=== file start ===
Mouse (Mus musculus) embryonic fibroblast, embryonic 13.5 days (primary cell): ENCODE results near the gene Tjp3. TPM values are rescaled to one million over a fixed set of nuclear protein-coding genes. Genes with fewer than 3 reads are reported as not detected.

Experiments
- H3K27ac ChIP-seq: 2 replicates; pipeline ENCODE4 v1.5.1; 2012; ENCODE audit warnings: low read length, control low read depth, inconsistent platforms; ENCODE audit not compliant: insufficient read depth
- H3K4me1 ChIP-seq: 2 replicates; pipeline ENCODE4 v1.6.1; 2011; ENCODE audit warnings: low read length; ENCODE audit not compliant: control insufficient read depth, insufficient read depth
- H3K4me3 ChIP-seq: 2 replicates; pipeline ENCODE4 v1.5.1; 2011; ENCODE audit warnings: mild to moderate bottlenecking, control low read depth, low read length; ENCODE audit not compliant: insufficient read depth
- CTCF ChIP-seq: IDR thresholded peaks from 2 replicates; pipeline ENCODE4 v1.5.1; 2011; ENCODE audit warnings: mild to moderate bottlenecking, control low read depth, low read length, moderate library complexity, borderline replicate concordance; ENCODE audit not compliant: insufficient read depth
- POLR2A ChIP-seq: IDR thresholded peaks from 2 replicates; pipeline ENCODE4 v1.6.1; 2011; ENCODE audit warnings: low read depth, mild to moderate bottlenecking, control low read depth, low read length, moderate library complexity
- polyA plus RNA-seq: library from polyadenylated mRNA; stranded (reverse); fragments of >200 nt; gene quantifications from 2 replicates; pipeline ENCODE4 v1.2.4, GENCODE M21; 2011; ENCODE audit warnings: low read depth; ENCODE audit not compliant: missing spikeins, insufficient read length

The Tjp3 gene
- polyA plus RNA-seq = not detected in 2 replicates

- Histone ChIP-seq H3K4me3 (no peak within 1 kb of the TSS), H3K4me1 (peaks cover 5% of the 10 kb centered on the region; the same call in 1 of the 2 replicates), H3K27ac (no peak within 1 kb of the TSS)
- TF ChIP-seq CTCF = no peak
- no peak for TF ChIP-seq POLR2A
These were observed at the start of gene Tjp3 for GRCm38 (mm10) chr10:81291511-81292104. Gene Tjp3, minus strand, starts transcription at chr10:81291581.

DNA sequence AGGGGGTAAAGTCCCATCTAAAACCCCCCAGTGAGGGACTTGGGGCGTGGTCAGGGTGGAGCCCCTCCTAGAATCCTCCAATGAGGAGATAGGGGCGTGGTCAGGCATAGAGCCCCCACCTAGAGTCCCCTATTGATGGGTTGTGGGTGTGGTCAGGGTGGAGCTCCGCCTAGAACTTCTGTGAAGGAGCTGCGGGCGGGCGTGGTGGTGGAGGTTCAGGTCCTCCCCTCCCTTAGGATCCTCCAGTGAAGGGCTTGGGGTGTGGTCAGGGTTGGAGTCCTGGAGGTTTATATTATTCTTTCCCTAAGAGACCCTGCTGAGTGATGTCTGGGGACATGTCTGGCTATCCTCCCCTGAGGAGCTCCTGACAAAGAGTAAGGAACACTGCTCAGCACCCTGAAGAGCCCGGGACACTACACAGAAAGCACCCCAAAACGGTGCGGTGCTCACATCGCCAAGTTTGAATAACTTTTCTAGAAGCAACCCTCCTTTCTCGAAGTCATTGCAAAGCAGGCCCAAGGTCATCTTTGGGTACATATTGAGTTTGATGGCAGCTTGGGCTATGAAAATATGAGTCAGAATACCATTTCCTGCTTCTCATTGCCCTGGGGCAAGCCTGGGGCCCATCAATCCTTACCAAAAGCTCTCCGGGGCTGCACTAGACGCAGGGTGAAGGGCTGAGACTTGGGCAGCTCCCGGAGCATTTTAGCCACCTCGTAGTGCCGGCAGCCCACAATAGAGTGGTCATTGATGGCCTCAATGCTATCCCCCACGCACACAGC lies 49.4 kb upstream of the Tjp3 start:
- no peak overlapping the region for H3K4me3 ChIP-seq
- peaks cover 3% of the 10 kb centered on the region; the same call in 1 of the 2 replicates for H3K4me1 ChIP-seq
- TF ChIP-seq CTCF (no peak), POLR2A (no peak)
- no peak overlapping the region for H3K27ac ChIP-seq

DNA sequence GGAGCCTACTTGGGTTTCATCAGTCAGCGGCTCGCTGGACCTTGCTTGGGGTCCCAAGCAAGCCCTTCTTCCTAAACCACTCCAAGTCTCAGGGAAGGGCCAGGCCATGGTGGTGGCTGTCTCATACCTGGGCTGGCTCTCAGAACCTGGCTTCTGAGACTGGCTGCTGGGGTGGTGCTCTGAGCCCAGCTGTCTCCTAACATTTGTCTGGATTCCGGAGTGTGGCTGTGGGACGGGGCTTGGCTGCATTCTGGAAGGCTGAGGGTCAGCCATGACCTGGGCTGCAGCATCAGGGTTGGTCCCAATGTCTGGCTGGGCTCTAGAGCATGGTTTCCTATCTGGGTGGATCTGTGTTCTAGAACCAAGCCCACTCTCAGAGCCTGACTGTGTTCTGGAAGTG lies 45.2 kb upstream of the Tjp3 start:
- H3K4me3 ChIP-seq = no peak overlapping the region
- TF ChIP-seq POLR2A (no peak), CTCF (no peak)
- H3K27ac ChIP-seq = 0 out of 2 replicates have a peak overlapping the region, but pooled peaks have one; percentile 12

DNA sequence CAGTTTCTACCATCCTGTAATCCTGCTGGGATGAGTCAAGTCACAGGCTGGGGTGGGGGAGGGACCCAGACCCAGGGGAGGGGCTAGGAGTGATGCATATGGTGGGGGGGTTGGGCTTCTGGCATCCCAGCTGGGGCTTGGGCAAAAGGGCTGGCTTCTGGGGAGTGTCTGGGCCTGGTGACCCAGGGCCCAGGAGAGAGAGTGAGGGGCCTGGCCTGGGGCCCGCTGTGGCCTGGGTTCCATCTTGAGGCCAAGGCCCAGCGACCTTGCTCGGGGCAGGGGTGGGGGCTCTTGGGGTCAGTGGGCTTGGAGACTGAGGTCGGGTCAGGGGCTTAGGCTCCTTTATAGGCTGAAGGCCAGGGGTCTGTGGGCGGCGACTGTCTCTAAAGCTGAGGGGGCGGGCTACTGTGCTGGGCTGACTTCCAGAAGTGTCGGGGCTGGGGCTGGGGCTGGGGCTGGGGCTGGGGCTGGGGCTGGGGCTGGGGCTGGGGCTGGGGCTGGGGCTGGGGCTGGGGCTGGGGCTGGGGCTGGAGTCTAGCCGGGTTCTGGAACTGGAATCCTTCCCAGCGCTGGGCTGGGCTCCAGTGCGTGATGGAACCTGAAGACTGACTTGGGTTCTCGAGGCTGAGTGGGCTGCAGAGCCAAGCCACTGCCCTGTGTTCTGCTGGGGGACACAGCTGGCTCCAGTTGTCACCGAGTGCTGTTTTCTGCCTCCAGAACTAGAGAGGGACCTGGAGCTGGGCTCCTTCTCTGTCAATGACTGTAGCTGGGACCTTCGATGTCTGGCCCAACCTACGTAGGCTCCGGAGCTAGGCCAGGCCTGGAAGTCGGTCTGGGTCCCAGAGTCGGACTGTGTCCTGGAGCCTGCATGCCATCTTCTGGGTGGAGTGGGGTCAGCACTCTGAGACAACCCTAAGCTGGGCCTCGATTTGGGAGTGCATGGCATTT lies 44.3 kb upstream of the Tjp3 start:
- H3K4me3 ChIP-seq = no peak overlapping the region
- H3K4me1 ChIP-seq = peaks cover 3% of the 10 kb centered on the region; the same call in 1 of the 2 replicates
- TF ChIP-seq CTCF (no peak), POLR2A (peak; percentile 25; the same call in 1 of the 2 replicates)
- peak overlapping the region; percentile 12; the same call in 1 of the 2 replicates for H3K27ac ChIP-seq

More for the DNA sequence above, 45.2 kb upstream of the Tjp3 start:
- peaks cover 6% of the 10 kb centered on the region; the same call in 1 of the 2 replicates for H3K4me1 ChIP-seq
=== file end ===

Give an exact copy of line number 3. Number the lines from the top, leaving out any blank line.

- H3K27ac ChIP-seq: 2 replicates; pipeline ENCODE4 v1.5.1; 2012; ENCODE audit warnings: low read length, control low read depth, inconsistent platforms; ENCODE audit not compliant: insufficient read depth